After Std 12th results, I was sure that I wanted to study Psychology abroad. By late 1990s, Internet search engines had begun to shrink the world already. I had done my research on colleges, I was preparing to write my qualifying exams, aiming at a scholarship. I needed to complete one extra year of education before I could be accepted in UK or USA universities. I had no plan for it. I was an adamant anomaly in my social circle full of prospective engineers and doctors. Out of nowhere, a cousin based at America called. He checked on what I had planned for my studies, he sensed my dilemma and shared that he had some really sharp colleagues who did their Human Resources from Tata Institute of Social Sciences. I could consider that institution since it was aligned with behavior studies and would provide me an interesting perspective to carry to post-graduate studies abroad. In a span of 20 years, this was the only conversation I had with him. He was destiny’s sutradhar – he spoke into my consciousness.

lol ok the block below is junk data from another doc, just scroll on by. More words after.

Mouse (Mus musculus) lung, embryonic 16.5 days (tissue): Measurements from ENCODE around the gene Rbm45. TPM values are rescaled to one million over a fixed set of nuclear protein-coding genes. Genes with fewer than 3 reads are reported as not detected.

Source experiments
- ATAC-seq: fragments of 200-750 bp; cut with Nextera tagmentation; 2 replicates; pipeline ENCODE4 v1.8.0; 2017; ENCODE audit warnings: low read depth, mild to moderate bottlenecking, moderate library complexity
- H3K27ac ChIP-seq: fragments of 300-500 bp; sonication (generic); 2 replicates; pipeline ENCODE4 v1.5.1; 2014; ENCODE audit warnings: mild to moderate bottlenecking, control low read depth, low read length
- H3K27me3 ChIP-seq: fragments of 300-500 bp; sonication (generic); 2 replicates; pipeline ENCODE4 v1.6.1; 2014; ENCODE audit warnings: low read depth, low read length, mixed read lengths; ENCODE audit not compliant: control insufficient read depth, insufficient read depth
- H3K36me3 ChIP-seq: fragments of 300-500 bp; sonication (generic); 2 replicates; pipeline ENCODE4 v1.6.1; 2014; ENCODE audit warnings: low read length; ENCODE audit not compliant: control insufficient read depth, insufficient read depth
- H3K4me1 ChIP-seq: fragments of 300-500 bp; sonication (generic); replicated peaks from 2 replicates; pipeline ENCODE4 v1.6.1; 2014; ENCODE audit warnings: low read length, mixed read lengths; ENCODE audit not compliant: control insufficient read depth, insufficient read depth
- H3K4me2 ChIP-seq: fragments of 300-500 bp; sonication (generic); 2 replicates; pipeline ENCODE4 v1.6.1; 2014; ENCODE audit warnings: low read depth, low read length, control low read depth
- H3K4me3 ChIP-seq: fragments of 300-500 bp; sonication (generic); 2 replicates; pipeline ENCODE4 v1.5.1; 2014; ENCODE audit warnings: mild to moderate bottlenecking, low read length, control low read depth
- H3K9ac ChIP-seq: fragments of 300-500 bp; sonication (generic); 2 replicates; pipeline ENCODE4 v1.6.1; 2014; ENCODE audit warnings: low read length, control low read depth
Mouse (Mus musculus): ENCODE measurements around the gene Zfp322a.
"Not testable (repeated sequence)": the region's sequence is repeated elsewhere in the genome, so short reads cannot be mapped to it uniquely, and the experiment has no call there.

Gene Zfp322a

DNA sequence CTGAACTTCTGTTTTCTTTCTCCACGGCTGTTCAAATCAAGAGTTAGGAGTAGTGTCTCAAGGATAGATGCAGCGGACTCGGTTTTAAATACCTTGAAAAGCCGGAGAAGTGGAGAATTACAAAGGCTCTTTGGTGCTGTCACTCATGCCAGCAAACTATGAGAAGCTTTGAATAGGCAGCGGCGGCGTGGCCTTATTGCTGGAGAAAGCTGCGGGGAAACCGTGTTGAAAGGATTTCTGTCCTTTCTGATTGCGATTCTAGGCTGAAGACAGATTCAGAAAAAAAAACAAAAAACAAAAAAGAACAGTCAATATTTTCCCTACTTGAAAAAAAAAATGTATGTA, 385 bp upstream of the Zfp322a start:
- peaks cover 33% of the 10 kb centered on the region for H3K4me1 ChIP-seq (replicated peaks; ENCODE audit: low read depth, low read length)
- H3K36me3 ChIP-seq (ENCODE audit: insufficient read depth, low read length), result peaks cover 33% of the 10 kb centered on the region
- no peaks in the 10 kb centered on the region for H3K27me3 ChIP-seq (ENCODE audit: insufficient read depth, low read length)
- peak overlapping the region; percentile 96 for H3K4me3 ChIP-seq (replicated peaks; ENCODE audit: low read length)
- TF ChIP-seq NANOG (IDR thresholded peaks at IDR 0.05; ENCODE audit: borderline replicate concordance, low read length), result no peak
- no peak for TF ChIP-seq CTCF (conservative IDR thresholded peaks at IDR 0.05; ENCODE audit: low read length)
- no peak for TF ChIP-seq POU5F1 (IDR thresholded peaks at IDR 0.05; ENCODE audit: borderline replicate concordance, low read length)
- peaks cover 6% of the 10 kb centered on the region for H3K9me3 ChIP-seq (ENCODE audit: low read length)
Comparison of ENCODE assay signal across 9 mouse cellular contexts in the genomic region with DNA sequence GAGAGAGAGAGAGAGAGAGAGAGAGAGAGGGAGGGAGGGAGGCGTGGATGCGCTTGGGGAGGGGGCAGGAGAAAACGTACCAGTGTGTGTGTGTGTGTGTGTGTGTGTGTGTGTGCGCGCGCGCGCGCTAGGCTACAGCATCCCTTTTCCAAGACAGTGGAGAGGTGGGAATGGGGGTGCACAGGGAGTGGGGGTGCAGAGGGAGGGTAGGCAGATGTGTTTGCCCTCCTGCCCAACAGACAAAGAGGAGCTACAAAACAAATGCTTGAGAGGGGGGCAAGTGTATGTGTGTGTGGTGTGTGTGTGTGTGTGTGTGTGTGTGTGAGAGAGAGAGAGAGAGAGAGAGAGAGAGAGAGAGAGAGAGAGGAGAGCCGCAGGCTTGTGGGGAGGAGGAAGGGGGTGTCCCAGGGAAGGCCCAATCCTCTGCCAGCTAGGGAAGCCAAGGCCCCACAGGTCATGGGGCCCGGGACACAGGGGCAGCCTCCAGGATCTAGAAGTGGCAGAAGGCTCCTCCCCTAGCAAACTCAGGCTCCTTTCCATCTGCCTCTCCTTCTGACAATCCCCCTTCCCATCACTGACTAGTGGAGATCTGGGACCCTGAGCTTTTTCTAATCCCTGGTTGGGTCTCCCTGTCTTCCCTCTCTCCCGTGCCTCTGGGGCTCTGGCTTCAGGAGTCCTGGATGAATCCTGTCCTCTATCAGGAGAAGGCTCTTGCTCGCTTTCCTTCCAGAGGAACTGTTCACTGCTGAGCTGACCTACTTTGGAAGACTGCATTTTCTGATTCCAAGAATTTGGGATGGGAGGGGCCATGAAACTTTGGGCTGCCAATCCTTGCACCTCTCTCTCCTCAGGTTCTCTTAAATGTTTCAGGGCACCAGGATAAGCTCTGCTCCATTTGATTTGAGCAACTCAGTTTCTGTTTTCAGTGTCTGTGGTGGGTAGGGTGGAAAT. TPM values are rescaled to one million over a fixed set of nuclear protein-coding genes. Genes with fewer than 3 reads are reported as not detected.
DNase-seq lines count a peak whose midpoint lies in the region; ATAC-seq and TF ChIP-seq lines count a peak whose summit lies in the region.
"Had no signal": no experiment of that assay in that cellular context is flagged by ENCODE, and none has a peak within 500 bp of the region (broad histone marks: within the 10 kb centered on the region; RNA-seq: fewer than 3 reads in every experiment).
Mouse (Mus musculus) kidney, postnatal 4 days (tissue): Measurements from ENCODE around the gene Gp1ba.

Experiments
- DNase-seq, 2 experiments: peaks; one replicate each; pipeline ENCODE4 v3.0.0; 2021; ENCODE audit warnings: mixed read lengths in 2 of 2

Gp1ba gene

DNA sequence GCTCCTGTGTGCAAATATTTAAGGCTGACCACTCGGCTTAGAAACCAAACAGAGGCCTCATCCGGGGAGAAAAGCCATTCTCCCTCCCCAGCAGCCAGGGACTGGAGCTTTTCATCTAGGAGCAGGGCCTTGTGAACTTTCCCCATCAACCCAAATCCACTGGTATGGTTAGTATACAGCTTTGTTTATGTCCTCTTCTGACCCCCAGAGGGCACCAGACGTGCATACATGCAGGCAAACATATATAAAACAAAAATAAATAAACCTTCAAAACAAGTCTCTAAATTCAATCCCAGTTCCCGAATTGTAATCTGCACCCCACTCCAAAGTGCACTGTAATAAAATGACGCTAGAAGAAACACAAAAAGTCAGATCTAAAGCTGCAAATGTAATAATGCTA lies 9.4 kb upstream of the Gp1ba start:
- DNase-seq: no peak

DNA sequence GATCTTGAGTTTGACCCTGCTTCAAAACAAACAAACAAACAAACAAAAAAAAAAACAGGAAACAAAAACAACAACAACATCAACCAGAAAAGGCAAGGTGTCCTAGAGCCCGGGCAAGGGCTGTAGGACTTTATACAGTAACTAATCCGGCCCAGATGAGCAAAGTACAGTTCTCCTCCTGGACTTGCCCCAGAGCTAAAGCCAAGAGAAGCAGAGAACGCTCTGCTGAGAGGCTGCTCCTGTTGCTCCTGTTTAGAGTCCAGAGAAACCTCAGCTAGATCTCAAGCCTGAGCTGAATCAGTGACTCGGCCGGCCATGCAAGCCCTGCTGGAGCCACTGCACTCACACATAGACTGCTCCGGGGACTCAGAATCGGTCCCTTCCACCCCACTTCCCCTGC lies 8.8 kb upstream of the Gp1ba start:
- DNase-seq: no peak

I went to TISS, stayed back to complete the program, was the first one to get a placement offer on campus from my summer-job employer, where I joined to eventually meet my husband. This episode underscored two lessons:
- Stay alert to signals: People, events, thoughts – the environment constantly speaks into your consciousness. Listen, observe and embrace with grace.
- Give it your personal best – anything less and it is not worth your time. Prepare and work diligently to cover the ground
Make one wise choice: Design your life